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Irrigation and drainage
Evolution of irrigation development
The limited availability of good quality soil and water has resulted in the concentration of agricultural development in a relatively narrow strip of land along the northwestern coast of Bahrain Island with isolated pockets in the north central areas and along the east coast. Most soils have a sandy texture, traces of organic matter (0.05-1.5 percent), a deficiency in major nutrients, low water-holding capacity (available moisture 2-6 percent), and high infiltration rates (> 120 mm/hr). In areas along the coastal strip, calcareous impermeable layers are found at depths of 1-3 metres, causing waterlogging and impeding leaching. Electrical conductivity (EC) in irrigated soils lies within a range of 4-12 mmhos/cm, while in the areas of recently abandoned agriculture (1 065 ha) it could reach 60 mmhos/cm.
In the period from 1956 to 1977, agricultural land decreased from about 6 460 ha (with 3 230 ha cultivated) to about 4 100 ha (with 1 750 ha cultivated). This decrease was attributed mainly to urban expansion, waterlogging and soil salinization due to the deterioration of the quality of the groundwater used in irrigation. In an attempt to reverse the situation, the government initiated a major agricultural development programme in the early 1980s consisting of:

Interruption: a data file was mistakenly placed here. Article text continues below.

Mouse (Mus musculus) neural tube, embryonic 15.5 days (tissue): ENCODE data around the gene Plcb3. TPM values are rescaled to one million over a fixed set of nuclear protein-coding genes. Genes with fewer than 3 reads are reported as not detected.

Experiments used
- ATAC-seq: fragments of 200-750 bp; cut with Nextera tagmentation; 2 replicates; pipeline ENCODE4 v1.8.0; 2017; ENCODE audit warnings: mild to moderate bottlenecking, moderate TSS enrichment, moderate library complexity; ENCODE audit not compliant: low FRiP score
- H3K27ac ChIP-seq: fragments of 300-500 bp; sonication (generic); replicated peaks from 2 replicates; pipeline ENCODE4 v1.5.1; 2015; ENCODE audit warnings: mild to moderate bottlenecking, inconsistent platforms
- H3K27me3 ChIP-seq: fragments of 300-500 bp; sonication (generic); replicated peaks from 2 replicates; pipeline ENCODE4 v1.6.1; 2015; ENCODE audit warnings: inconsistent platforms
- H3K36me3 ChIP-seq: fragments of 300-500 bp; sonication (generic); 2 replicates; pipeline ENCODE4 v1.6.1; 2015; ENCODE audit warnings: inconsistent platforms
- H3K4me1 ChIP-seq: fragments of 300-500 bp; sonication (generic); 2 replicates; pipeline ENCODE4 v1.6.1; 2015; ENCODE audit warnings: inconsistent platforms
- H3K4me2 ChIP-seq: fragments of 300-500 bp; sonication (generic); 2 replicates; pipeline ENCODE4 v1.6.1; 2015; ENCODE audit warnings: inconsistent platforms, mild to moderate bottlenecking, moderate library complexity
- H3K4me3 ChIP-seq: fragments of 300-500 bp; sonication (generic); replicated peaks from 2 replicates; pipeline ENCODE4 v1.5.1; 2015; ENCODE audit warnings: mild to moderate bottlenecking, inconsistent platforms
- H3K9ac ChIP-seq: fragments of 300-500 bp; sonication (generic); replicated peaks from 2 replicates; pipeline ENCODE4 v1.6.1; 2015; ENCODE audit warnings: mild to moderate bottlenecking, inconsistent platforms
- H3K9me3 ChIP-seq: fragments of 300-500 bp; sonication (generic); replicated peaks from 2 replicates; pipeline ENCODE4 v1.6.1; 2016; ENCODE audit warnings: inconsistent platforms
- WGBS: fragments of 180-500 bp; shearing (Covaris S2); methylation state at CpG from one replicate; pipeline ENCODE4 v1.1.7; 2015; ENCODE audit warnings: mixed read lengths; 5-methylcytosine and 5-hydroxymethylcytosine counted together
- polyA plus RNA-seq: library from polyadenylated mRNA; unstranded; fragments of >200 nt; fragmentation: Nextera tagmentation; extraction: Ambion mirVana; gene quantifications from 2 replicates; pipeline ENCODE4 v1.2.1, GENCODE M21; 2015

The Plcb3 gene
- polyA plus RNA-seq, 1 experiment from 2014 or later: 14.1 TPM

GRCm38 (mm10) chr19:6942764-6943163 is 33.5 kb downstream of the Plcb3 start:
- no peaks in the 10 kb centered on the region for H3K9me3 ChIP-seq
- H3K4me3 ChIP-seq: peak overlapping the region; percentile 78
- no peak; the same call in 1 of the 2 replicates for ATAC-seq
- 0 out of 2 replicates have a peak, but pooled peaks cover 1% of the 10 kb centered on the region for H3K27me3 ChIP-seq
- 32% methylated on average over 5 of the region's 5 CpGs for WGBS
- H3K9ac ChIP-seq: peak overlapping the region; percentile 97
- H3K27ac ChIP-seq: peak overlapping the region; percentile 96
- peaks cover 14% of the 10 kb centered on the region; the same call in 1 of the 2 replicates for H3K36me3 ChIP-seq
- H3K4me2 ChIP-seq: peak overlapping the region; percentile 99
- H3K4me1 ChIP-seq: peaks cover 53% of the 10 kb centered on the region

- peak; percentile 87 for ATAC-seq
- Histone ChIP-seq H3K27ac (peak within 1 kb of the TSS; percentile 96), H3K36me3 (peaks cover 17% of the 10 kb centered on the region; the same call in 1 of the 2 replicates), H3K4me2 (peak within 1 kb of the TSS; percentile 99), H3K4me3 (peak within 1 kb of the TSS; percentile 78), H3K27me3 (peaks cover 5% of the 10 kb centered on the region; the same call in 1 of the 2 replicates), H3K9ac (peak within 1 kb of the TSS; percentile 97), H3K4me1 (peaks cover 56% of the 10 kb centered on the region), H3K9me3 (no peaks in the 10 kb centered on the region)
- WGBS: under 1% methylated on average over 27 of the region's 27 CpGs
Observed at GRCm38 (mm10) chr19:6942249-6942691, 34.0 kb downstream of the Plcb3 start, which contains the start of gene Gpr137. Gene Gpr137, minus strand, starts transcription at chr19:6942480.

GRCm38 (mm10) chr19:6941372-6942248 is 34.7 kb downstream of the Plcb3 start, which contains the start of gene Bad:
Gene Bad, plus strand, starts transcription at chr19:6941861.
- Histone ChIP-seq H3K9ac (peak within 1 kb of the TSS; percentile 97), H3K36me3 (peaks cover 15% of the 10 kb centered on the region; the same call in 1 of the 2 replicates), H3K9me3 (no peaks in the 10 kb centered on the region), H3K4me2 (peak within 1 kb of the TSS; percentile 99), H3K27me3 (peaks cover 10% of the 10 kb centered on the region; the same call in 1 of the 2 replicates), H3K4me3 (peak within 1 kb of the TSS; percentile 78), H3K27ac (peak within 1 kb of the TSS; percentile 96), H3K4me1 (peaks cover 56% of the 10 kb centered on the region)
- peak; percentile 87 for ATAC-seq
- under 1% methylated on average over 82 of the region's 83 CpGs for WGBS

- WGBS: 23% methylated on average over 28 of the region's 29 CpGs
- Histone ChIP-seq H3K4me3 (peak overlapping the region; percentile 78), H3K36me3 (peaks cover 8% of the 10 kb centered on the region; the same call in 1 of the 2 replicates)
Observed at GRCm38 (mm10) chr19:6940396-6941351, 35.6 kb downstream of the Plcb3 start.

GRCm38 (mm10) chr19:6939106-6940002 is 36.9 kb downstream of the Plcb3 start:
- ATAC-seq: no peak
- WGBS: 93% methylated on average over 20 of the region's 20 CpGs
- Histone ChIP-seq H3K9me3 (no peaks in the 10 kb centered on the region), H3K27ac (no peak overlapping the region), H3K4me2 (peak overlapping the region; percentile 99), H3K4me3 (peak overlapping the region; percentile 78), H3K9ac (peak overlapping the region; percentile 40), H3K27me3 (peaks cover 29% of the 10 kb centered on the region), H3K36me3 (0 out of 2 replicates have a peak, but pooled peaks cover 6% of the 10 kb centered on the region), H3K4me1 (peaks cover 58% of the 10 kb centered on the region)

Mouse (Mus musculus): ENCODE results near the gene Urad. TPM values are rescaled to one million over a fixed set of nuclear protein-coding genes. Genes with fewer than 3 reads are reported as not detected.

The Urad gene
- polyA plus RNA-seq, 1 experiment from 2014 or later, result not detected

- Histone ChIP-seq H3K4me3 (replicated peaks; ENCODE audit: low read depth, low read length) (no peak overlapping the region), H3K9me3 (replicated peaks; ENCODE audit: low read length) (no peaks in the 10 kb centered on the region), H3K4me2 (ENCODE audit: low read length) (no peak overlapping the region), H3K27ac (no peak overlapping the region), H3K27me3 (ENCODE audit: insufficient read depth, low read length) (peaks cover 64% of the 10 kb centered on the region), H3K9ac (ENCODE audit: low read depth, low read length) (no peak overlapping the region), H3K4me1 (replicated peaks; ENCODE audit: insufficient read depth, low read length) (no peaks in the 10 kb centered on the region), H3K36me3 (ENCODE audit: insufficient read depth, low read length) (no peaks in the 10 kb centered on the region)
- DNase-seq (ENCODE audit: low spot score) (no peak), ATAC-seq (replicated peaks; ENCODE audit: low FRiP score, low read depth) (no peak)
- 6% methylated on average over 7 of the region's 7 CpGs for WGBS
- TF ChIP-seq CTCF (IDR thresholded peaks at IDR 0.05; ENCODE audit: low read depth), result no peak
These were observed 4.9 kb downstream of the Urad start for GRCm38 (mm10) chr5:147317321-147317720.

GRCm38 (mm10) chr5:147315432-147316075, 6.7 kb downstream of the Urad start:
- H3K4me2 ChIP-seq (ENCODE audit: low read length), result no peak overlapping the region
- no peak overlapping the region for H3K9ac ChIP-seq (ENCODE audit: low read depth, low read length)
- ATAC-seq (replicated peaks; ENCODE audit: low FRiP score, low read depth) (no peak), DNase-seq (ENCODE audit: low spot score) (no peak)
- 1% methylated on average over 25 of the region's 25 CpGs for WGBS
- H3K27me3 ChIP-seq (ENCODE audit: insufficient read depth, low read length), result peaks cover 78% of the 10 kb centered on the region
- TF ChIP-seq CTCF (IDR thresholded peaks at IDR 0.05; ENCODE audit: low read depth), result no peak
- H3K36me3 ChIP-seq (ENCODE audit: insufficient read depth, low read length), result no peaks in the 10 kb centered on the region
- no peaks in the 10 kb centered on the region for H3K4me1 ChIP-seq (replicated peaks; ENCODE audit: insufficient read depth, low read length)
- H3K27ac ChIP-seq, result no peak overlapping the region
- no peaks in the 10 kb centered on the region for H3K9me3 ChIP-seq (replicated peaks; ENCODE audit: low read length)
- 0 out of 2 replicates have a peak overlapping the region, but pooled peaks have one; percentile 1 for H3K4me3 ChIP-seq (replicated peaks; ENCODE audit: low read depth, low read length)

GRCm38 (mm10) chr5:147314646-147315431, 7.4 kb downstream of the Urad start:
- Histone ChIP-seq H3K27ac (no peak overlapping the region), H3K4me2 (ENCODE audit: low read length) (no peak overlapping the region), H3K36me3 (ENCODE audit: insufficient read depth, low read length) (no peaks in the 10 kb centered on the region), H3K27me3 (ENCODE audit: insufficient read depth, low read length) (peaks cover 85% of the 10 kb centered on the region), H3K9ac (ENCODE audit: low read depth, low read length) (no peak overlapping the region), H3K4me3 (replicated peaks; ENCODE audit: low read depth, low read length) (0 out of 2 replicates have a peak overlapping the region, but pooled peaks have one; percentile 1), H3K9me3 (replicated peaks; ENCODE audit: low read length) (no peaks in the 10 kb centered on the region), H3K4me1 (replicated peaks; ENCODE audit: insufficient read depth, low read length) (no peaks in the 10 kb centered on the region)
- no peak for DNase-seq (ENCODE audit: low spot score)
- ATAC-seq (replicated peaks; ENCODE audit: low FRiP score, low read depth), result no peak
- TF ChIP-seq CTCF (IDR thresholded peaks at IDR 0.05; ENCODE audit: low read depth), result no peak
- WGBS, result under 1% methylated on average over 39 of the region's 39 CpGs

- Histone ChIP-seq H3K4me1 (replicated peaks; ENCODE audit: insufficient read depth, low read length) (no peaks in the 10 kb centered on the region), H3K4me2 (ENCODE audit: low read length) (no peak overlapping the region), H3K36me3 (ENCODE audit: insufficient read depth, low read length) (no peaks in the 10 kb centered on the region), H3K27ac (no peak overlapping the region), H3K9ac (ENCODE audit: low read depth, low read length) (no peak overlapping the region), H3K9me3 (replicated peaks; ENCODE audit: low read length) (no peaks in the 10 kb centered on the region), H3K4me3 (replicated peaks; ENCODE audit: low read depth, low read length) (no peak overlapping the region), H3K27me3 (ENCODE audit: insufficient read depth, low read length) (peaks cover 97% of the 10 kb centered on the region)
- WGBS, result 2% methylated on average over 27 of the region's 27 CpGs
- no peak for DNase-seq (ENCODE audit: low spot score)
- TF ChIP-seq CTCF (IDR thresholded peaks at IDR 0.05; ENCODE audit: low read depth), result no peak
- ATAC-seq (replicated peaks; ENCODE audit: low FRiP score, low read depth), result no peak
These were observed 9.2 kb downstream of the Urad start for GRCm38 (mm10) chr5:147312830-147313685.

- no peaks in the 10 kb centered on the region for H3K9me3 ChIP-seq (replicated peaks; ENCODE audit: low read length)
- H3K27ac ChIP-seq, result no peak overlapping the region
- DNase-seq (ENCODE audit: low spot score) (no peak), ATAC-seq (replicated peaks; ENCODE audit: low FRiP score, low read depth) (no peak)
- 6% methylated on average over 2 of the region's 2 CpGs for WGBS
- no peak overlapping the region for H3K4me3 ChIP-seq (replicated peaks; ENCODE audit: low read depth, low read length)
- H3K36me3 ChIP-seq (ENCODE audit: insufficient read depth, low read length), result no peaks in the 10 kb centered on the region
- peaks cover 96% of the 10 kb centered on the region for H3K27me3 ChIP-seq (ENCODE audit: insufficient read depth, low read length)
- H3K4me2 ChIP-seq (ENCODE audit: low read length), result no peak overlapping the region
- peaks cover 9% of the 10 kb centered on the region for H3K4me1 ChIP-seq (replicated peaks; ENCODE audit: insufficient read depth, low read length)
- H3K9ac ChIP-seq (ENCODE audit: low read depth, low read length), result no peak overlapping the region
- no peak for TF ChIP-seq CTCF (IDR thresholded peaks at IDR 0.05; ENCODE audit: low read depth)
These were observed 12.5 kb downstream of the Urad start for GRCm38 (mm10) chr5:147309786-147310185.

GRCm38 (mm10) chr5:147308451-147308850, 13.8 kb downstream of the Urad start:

- Replacement of surface irrigation with more water efficient localized irrigation by subsidizing more than 50 percent of the implementation cost;
- Construction of major drainage systems to reduce waterlogging and salt accumulation;
- Provision of agricultural extension services in terms of training and advising farmers on types of crops suitable for agriculture under prevailing conditions;
- Introduction of TSE water in irrigation;
- Reclamation of new agricultural lands.
This resulted in a gradual increase and restoration of agricultural lands to about 4 230 ha, with 4 015 ha cultivated and irrigated at present, all power irrigated. Between 1994 and 2000, there was a 4 percent average increase per year of the area equipped for irrigation. It is difficult to estimate the quantity of groundwater available in the future for agriculture since groundwater quality, and hence its availability for irrigation, changes with time. In 2003, primary groundwater accounted for 90 percent of the total irrigation water (Table 6 and Figure 3).